Rethinking Birthright Citizenship
October 2, 2006
A recent article in the Houston Chronicle discusses the problem of so-called anchor babies, children born in U.S. hospitals to illegal immigrant parents. These children automatically become citizens, and thus serve as an anchor for their parents to remain in the country. Our immigration authorities understandably are reluctant to break up families by deporting parents of young babies. But birthright citizenship, originating in the 14th amendment, has become a serious cultural and economic dilemma for our nation.
In some Houston hospitals, administrators estimate that 70 or 80% of the babies born have parents who are in the country illegally. As an obstetrician in south Texas for several decades, I can attest to the severity of the problem. It's the same story in California, Arizona, and New Mexico. And the truth is most illegal immigrants who have babies in U.S. hospitals do not have health insurance and do not pay their hospital bills.
This obviously cannot be sustained, either by the hospitals involved or the taxpayers who end up paying the bills.
No other wealthy, western nations grant automatic citizenship to those who simply happen to be born within their borders to non-citizens. These nations recognize that citizenship involves more than the physical location of one's birth; it also involves some measure of cultural connection and allegiance. In most cases this means the parents must be citizens of a nation in order for their newborn children to receive automatic citizenship.
Make no mistake, Americans are happy to welcome immigrants who follow our immigration laws and seek a better life here. America is far more welcoming and tolerant of newcomers than virtually any nation on earth. But our modern welfare state creates perverse incentives for immigrants, incentives that cloud the issue of why people choose to come here. The real problem is not immigration, but rather the welfare state magnet.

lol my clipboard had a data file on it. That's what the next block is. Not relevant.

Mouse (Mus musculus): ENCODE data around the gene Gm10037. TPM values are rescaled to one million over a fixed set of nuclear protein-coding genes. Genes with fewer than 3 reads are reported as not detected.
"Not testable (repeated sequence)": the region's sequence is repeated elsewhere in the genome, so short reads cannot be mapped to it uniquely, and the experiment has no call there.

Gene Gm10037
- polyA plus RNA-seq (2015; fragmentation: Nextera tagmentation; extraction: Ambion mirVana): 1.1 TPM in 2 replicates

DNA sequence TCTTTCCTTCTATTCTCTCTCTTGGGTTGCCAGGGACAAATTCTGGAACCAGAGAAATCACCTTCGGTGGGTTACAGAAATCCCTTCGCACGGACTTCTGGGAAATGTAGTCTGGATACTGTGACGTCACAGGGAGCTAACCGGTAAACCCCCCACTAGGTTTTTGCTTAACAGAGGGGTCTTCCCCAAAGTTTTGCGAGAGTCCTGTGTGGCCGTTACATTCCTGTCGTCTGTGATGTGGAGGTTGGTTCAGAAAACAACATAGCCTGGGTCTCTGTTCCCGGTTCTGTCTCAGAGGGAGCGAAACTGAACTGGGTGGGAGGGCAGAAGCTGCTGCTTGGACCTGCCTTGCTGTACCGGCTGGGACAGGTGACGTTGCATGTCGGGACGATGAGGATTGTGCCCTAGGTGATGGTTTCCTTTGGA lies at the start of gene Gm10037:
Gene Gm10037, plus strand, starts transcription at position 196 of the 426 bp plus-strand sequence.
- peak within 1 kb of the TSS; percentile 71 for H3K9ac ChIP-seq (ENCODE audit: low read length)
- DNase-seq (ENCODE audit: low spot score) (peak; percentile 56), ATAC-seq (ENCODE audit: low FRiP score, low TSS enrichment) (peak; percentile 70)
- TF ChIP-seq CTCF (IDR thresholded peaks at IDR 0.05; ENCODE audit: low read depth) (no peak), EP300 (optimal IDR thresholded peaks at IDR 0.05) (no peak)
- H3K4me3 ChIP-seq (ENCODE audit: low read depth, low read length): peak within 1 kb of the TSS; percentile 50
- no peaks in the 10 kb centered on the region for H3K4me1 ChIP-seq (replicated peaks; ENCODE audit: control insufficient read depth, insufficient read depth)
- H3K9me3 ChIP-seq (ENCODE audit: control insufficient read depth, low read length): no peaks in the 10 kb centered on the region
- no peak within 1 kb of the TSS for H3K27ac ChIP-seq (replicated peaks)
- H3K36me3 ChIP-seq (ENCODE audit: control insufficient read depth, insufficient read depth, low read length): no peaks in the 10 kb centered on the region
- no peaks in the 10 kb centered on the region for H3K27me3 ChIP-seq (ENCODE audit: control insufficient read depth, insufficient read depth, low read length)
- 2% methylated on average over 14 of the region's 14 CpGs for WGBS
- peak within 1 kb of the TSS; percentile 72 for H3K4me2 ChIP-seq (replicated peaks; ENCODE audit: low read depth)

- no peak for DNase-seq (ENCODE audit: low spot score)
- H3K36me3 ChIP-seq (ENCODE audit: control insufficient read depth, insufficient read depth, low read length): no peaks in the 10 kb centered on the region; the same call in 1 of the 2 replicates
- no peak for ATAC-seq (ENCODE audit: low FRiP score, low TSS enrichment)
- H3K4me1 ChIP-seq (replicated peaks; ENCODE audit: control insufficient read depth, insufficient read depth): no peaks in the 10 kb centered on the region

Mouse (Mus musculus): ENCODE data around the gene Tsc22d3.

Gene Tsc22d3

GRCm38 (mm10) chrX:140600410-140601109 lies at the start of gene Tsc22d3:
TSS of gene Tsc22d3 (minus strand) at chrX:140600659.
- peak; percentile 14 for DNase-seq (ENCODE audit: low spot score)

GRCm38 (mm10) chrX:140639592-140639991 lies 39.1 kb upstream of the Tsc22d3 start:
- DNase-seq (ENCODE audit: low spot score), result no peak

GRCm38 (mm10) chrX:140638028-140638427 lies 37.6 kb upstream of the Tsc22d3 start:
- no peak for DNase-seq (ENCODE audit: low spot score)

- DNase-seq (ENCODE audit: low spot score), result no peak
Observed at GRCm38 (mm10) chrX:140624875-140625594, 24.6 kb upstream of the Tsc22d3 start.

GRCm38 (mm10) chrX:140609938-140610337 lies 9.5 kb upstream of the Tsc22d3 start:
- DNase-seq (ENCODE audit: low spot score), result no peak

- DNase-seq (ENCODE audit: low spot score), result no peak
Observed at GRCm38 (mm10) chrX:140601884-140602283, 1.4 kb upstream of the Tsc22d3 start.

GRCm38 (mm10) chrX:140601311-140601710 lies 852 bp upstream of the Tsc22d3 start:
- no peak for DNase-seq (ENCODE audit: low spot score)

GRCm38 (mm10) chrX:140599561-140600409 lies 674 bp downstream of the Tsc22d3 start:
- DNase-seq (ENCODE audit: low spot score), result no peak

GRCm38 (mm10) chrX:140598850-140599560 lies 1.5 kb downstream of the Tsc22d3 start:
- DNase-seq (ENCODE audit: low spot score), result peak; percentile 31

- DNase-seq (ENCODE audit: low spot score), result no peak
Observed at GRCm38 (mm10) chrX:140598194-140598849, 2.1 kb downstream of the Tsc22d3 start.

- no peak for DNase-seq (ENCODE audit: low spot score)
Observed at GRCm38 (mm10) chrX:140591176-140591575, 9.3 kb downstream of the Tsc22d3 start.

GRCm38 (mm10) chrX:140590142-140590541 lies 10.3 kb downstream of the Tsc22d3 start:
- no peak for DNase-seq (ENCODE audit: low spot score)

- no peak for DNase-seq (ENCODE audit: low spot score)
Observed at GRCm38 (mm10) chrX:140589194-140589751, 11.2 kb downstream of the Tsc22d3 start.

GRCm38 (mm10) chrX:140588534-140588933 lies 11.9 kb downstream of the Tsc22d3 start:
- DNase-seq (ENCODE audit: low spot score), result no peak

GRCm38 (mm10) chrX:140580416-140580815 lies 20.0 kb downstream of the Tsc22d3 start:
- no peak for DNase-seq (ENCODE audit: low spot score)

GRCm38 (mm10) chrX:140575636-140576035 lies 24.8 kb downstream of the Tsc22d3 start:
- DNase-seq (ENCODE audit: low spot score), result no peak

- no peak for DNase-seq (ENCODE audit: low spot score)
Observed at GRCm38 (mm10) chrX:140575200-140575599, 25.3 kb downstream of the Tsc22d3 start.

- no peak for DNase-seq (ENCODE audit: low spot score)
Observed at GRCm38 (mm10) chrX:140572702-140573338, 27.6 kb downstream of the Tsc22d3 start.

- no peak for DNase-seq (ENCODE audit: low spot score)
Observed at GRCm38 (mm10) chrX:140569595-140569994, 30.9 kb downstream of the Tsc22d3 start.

Hospitals bear the costs when illegal immigrants enter the country for the express purpose of giving birth. But illegal immigrants also use emergency rooms, public roads, and public schools. In many cases they are able to obtain Medicaid, food stamps, public housing, and even unemployment benefits. Some have fraudulently collected Social Security benefits.
Of course many American citizens also use or abuse the welfare system. But we cannot afford to open our pocketbooks to the rest of the world. We must end the perverse incentives that encourage immigrants to come here illegally, including the anchor baby incentive.
I've introduced legislation that would amend the Constitution and end automatic birthright citizenship. The 14th amendment was ratified in 1868, on the heels of the Civil War. The country, especially the western territories, was wide open and ripe for homesteading. There was no welfare state to exploit, and the modern problems associated with immigration could not have been imagined.
Our founders knew that unforeseen problems with our system of government would arise, and that's precisely why they gave us a method for amending the Constitution. It's time to rethink birthright citizenship by amending the 14th amendment.